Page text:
posted by gen at 7:59 PM on April 13, 2014 [4 favorites]


From 2007: Out-Levi-ing Levi Strauss
"501s are unambiguously the model for the finest of the new Japanese denims, which flatter the originals so religiously that Levi Strauss & Company filed a complaint in San Francisco Federal Court in January, claiming that five Japanese brands had infringed on proprietary details of its jeans like the vertical tab on the rear pocket, the signature V-shaped stitching on the pocket, and the familiar logo of two horses attempting to tug apart a pair of jeans. "
posted by gen at 8:10 PM on April 13, 2014


This phenomenon was a major subplot of the great Philip K. Dick novel The Man In The High Castle, with the added overlay of the Axis having won World War 2 and the additional fetishization of the culture of the conquered by the conquerers that occurs thereby. I guess it's a two-way street....
posted by slappy_pinchbottom at 8:24 PM on April 13, 2014 [10 favorites]


Historicity!
posted by DoctorFedora at 8:49 PM on April 13, 2014 [1 favorite]


From 2007: Out-Levi-ing Levi Strauss

This was already done.
posted by ActingTheGoat at 9:05 PM on April 13, 2014 [1 favorite]


How Japan Copied American Culture and Made it better butter.

That I believe.
posted by QueerAngel28 at 10:21 PM on April 13, 2014


On the other hand, I went to the Japanese cultural festival in dc after the cherry blossom parade, and was in line behind a bunch of American teenagers dressed as Japanese video game characters, in tribute, I assume, so we got that going for us.
posted by empath at 12:37 AM on April 14, 2014 [1 favorite]


The article mentioned some quality bourbon bars and collectors but I didn't see anything about a Japanese produced bourbon-style whiskey.

I just remember the ice cubes I got with the whiskey I ordered in Osaka. One time a single large beveled cube and once an almost baseball sized perfect sphere of ice.
posted by Golden Eternity at 12:51 AM on April 14, 2014


(Of course, some American families of Japanese descent might have a different take on the appropriation angle, since they might have a history more similar to other minorities in America)


That's kind of actually the main point though. When I think about appropriation, my mental model usually has to do with how it affects –Americans (of which I am one), i.e. the observation that a cultural style or artifact had been copied from somebody's heritage, and then the ramifications of that. That's where the potential for harm lies. Trade, sharing, cultural exchange between nations isn't really the issue, I feel. It's the peoples near you, not the people 1000's miles across an ocean.
posted by polymodus at 12:54 AM on April 14, 2014


Isn't adopting and then perfecting other cultures a reoccurring trope of Japanesse history?

When you think of the history of the Japanese relationship with China and Korea, this goes pretty quickly into very unfunny territory, beginning with the cognitive dissonance between "But so many cool things like writing and Buddhism and culture came from China" and "Goddammit, late Qing China, you suck."
posted by sukeban at 12:57 AM on April 14, 2014 [1 favorite]


Yeah, Japan's a lot more willing to give credit for cultural appropriation when it's of European origin rather than Asian. Imagine all that American whooping and hollering over denying the significance of all things German and French during/after the World Wars and, more embarrassingly, a decade ago, except so fully internalized over generations to the point that virtually nobody even thinks about how, say, something like half of the entire Japanese lexicon came from China along with the concept of written language, much less openly acknowledges it as something to be appreciated rather than as anything other than a given to be taken for granted when passed over, briefly, in school.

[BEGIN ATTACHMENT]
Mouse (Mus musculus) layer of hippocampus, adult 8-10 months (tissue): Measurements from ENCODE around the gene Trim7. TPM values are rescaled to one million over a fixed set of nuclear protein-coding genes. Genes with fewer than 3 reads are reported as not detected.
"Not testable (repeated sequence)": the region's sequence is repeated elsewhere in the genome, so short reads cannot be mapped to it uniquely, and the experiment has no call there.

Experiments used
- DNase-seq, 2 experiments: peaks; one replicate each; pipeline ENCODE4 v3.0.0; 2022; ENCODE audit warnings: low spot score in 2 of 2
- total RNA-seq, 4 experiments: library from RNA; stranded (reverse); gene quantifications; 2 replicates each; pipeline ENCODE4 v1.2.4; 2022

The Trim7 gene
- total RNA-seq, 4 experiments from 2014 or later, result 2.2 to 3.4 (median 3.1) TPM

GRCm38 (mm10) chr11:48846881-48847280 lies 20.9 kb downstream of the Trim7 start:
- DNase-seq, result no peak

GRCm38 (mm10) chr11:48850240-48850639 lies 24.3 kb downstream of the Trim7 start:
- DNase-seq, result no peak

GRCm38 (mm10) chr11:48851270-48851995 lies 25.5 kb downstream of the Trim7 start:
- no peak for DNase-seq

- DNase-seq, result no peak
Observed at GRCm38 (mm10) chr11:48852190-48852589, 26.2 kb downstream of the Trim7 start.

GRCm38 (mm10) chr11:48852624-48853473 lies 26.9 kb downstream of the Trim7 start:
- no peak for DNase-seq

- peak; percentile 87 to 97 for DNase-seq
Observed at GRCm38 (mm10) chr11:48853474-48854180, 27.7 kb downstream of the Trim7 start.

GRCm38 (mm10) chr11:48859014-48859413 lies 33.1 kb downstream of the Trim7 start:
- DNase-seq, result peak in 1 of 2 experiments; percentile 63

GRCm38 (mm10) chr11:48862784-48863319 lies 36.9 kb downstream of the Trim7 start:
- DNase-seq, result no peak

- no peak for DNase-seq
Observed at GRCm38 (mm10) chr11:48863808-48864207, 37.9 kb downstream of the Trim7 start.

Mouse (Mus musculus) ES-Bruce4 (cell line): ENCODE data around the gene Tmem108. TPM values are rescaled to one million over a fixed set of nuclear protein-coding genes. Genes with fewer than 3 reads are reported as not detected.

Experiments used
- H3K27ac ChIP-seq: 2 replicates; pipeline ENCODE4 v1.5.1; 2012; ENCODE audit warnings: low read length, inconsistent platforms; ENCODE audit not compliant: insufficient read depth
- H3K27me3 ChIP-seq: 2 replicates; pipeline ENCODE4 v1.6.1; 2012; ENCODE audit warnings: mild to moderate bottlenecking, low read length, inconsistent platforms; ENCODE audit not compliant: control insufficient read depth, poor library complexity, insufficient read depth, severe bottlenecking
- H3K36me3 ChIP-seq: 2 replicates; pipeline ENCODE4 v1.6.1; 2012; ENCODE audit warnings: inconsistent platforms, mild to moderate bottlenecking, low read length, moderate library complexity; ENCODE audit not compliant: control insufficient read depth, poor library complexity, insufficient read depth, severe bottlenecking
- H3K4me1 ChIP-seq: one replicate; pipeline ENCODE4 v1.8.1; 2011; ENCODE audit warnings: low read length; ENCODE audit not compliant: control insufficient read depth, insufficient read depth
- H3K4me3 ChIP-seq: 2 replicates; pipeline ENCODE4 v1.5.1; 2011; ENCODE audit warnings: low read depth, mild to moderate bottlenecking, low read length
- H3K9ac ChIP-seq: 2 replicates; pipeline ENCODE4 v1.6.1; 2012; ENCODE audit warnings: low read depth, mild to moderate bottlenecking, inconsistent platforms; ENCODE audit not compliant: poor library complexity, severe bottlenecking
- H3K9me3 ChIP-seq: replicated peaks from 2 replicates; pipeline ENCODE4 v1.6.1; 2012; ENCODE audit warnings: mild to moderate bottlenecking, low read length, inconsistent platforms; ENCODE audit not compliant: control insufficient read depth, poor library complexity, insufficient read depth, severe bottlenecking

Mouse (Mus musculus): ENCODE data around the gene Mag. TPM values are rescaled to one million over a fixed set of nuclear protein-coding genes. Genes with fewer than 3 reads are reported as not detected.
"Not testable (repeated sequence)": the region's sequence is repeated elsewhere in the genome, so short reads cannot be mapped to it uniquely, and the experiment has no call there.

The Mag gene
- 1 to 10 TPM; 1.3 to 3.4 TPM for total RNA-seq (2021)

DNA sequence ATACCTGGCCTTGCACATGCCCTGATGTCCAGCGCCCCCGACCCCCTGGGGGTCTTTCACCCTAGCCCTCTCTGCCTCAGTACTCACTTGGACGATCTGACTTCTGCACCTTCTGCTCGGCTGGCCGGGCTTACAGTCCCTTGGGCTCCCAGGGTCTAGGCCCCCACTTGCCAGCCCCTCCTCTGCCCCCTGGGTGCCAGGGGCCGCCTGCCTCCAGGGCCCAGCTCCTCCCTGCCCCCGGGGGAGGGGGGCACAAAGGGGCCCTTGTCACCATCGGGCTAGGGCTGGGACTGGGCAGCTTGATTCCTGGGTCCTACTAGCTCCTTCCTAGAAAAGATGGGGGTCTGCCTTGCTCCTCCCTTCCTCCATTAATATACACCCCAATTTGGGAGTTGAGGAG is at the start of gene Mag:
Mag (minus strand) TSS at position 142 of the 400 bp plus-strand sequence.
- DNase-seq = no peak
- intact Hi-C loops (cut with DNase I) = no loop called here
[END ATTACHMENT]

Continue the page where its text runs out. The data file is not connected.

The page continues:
posted by DoctorFedora at 1:27 AM on April 14, 2014


Essentialism as far as the eye can see. "The Japanese are so good/bad/racist/honorable/dsjiufhljhadlkf at..."

Ugh.
posted by Joseph Gurl at 2:10 AM on April 14, 2014 [3 favorites]


Nuance doesn't go viral.
posted by DoctorFedora at 3:05 AM on April 14, 2014 [2 favorites]


This phenomenon was a major subplot of the great Philip K. Dick novel The Man In The High Castle...

Yes, I was reminded of that when I read the article. One major difference, though - the main Japanese character in the book is a collector who only wants original Americana, and scorns any kind of replica, no matter how exact or high-quality.
posted by Kirth Gerson at 3:42 AM on April 14, 2014


It seems that this passion for Americana reflects a naive and idealised image of the United States that (I think) persists throughout the rest of Japanese culture. It's very flattering, like when somebody close identifies qualities and habits in you, of which you weren't even aware. And yet this appreciation is simultaneously very creepy, considering this is country was bombed with American nuclear weapons!

Perhaps there is something about the role of tradition in Japanese society that some Japanese are both repelled and compelled by, and so they try to find it elsewhere.
posted by quosimosaur at 4:13 AM on April 14, 2014


Japan's a lot more willing to give credit for cultural appropriation when it's of European origin rather than Asian.

I can kind of see that, but I think that may be less a lack of credit-where-credit-is due than something they feel is exotic enough to draw in consumers. Perhaps it would be like trying to market yourself as an "ethnic" restaurant in Texas while selling Mexican food vs one that sells Lebanese or something. Food like ramen/gyoza/etc has been appropriated, and most people are aware of its origin, but they feel like it's close enough as to almost be Japanese and hence not so special. Whereas French or Italian, they can totally play up the "exotic" side to draw people in. Every town has French/Italian by now anyways, but the western hemisphere still has that unknown exotic mystique that people latch onto- the same way Americans latch on to Eastern religion/medicine, etc..